How to have a di-vine time in the Barossa Valley

Sustainability is a passion for Tony Brooks of Pindarie.

Sustainability is a passion for Tony Brooks of Pindarie. Photo: Pindarie

There’s something about a mini road trip that’s good for the soul. You don’t actually have to go far – just get out of town.

In this case, about an hour from Adelaide to the historic Barossa Valley, famed for its heritage towns, church steeples, pioneering Lutheran settlers, rolling hills and literally hundreds of vineyards and dozens of cellar doors.

Once there, we’re set for a little vineyard wining and dining – yes, we have a dedicated driver!

First stop: Pindarie

Wendy Allan, and Tony Brooks, owners of Pindarie, and their lively Jack Russell, Patch, greet us at the cellar door, at the heart of their 283-hectare property.

Pindarie is not only a winery – it’s a sustainable certified farm with pastures, olive trees and merino ewes as well as its 36 hectares under vines.

‘Water is like gold’ on this winery and farm, but so is the wine. Photo: Pindarie

Wendy is the viticulturist, while Tony is the farmer, “though restoration is his passion”, Wendy says. That becomes clear when you see the recycled timbers, the beautiful slate and stonework of the 1864 Stables tasting room and the Grain Store.

Sustainability is a passion for them both.

“Since taking over the property in the 1990s, we’ve planted 15,000 native shrubs and trees, such as sugar gums. You need to look after the land,” Wendy remarks as she leads us to Schoff’s Hill for a sweeping view of Seppeltsfield, the property’s dam “water is like gold here”, and the distant golden canola fields.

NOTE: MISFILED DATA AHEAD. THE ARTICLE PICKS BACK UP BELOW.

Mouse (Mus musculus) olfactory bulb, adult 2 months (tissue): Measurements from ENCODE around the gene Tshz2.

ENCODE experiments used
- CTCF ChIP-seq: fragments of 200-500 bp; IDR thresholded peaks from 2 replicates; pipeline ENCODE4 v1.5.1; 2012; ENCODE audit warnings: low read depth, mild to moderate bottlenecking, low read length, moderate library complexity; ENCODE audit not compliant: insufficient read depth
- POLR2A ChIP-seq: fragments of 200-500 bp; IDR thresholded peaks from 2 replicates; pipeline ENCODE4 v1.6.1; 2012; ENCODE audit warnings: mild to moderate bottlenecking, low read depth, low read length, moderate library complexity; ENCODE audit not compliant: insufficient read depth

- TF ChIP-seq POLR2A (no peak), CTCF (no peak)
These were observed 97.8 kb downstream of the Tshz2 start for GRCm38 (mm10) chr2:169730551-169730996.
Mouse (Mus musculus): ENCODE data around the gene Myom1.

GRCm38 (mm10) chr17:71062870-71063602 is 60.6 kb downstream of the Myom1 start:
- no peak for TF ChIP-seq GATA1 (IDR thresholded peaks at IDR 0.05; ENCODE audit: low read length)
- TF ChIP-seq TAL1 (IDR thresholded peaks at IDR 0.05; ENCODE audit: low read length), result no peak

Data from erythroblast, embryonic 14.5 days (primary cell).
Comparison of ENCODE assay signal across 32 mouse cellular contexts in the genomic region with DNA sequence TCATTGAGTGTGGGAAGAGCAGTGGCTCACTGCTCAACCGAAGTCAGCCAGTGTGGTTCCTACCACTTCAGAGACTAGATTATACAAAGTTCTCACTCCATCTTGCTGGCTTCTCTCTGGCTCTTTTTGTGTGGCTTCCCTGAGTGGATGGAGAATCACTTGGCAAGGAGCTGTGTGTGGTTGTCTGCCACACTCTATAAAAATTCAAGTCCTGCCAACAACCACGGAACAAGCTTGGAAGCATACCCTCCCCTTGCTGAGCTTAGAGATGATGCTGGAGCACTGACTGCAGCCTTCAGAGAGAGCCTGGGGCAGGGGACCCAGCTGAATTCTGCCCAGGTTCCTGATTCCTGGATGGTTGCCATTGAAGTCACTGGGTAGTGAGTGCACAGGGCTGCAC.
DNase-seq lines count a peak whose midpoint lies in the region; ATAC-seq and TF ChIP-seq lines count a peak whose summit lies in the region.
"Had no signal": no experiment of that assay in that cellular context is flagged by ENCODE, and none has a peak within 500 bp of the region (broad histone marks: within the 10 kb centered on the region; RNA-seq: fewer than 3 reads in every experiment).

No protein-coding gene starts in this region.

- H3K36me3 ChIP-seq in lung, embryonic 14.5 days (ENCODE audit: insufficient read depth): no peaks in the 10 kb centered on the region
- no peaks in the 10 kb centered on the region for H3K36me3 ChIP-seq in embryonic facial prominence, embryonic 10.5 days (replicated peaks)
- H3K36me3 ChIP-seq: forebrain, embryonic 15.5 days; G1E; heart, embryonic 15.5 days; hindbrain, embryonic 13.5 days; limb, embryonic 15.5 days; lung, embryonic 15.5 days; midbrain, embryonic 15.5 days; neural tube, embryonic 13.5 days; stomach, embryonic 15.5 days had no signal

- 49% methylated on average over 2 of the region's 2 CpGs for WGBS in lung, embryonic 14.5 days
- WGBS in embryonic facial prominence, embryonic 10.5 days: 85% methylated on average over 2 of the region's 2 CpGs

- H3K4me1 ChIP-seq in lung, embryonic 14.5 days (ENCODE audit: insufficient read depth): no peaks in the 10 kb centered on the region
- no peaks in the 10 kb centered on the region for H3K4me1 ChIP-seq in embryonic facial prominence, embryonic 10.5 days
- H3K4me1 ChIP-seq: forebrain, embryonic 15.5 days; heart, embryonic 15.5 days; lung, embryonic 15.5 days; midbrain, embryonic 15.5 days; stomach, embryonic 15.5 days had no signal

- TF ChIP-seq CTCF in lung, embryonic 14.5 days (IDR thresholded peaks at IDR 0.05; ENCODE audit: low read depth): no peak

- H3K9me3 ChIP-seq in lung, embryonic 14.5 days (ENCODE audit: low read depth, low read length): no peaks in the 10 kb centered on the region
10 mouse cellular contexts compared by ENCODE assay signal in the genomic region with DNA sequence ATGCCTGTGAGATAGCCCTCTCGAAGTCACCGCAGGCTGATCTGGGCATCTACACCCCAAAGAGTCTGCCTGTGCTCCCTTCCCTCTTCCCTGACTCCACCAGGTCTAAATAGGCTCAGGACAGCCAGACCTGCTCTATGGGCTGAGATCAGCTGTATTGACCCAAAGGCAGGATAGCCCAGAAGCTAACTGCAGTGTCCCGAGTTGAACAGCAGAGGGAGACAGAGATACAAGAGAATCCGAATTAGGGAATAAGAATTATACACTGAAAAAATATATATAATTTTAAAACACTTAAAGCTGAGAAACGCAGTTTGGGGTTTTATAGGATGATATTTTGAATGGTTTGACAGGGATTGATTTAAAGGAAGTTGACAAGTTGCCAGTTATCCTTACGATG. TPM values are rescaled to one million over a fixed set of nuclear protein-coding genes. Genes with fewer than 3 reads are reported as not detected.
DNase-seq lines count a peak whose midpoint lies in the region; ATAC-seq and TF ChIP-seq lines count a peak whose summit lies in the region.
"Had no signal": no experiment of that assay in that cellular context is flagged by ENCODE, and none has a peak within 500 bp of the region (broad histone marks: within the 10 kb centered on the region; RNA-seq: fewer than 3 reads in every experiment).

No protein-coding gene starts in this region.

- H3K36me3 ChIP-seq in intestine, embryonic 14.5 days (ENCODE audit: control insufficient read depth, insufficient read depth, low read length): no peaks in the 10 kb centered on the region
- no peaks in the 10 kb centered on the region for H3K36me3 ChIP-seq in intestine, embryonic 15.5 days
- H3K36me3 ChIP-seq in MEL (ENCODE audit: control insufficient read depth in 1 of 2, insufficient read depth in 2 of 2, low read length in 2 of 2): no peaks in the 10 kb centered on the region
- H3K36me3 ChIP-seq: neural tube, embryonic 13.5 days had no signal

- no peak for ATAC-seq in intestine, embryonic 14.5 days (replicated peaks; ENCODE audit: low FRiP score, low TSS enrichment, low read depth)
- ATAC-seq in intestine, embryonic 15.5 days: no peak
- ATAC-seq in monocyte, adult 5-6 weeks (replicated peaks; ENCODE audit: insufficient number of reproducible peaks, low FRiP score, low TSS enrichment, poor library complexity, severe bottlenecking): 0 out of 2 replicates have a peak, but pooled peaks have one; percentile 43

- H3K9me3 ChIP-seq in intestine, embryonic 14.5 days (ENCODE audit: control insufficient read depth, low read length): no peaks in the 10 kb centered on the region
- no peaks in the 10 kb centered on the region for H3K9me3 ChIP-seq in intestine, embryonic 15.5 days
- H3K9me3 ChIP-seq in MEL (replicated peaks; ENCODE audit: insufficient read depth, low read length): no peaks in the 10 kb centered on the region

Back at the Stables, winemaker Stuart Moffat guides us through a tasting including a La Femme Sparkling Rose (“fun, off-dry and summery)”, Sicilian-style fiano and a Reserve Shiraz, to a syrupy (and delicious) Pedro Ximenez, a fortified ‘sherry’ (but you can’t call it sherry).

We don’t mind what it’s called, but we do buy some.

Trail walks, wine tastings, food grazing in the Grain Store, and lunch under the trees with wonderful views are all on offer. Open daily 

Sustainability is a passion for Tony Brooks of Pindarie.

Turkey Flat

Next stop is Turkey Flat vineyard, surrounded by heritage vineyards – the first vines were planted in 1847. Owner Christie Schulz’s family has been on the property since the 1860s.

In the cellar door, a restored bluestone butcher shop, winemaker James Adams, a fifth-generation Barossa Valley local, introduces some award-winning Turkey Flat wines.

He also talks about climate change and sustainability. “We need to manage the ecosystem,” he says. “We’re just custodians.”

As to the wine, “we’re best known for our rosé – a summer drink using grenache, the most popular grape in Barossa at the moment. We’re now making magnums of the rosé – it’s so successful.”

Easy drinking under the gum trees with a grazing platter and a glass of wine. Photo: Turkey Flat

We also sample a crisp marsanne, and the Butchers Block Shiraz, “a more modern style of red”, and one of their best sellers.